The top teams prizes are as follows:

1st – $40,000
2nd – $25,000
3rd – $10,000
4th – $6,000
5th – $4,000
6th through 10th – $2000 each

Top technical contributor (defined by judges and the teams themselves based on the teams ability to share technical skills and software with the community) – $5,000

Since the funding of this contest comes from Andrew Conru’s personal non-profit, the majority of the proceeds must go to a US-based charity or school as follows:

Team from US schools

90% goes to the school, 10% goes to the team members directly (one check).

Team from schools outside US

20% goes to the school, 70% to US-based charity of the team’s choice, 10% goes to the team members directly (one check).

Team unaffiliated with a school

90% goes to a US-based charity of the team’s choice, 10% goes to the team members directly (one check).


Sep 1st – team registration opens

Nov 1st – teams can start uploading artwork (we might open this earlier)

April 1st – team registration deadline (we just want to have an idea on how many teams are competing for press releases/media)

April 15th – deadline for content upload (we strongly encourage you to upload artwork early to give us time to make sure that you have the needed supporting material such as video or docs.  Remember, you need at least a video of the robot in action.  A partial or sped-up video is fine.)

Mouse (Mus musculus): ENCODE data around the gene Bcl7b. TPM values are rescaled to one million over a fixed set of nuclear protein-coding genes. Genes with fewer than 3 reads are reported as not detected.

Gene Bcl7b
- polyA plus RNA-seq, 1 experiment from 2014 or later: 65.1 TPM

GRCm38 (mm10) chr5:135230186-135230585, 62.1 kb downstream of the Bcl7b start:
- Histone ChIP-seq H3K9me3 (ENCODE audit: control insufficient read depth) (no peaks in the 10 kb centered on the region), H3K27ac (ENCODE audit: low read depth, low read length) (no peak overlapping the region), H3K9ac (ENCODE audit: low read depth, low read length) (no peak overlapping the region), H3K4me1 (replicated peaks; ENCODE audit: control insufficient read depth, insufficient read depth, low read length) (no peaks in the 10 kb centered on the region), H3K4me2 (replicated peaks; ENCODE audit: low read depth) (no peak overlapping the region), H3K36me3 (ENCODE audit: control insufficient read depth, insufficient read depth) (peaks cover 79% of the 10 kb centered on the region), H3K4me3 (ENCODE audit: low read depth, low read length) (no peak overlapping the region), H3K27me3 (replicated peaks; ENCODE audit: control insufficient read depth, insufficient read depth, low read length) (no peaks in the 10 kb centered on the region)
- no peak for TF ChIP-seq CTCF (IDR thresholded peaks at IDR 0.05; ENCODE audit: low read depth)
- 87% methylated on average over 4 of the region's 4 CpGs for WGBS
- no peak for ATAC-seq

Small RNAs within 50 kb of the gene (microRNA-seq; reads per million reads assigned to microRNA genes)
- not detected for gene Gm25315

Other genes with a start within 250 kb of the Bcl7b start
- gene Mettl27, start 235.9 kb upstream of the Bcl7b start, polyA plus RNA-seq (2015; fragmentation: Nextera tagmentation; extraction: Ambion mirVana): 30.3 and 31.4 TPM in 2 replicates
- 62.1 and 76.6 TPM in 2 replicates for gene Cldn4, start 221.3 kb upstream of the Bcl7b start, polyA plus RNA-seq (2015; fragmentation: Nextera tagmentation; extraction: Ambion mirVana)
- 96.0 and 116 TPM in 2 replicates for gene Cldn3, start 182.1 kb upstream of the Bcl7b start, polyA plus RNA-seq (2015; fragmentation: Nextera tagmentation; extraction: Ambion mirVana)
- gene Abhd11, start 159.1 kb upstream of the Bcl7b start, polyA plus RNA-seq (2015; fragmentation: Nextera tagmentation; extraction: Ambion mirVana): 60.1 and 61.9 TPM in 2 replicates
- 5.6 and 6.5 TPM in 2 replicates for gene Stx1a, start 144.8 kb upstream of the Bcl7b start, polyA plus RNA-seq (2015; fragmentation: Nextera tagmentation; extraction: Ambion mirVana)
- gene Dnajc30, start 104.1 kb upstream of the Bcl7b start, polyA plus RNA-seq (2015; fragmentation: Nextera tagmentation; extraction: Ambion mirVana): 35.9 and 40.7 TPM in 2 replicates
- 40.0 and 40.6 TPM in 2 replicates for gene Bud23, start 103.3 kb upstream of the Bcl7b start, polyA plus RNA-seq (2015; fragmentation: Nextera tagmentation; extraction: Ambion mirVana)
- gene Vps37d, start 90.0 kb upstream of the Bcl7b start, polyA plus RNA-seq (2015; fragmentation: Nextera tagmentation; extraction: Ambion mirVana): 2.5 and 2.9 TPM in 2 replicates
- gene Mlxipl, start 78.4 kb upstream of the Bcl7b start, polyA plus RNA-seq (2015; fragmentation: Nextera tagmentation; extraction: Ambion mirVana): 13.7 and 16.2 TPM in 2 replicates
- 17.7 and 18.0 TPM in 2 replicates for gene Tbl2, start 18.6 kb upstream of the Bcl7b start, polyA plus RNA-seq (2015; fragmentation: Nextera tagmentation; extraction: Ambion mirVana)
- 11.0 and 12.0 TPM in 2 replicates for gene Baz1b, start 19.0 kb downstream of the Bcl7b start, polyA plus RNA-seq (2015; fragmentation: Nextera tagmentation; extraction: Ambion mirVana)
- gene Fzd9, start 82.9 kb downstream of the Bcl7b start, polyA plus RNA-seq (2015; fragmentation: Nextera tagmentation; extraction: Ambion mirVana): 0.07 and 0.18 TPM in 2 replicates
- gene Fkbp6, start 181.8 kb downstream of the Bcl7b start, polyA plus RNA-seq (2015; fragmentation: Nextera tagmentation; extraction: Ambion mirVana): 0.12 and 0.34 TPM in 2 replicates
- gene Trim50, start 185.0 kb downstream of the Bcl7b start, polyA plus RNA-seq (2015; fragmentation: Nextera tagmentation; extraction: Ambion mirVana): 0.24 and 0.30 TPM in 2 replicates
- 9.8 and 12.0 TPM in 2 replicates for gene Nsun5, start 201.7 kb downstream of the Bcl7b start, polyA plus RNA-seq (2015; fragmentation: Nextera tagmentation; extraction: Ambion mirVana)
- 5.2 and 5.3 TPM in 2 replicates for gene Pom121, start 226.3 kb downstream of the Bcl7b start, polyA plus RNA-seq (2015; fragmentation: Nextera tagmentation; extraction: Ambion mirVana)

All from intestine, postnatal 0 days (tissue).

April 18th to May 10th– open to public voting & professional judges

May 15th – winners announces

Why painting?

One of the first signs of human culture was our ability to express ourselves with images. From ancient cave paintings to abstract art, physically generated images have been a universal way for humans to express and communicate. Beyond simply replicating what is seen, artistically created paintings enable meaning in the way it’s created – what elements are left out, how color is used to heighten emotion, even the thickness or boldness of the application of paint has meaning.

The skills required to effectively paint are intrinsically human – graceful movement, sense of touch and pressure, ability to experience color and value.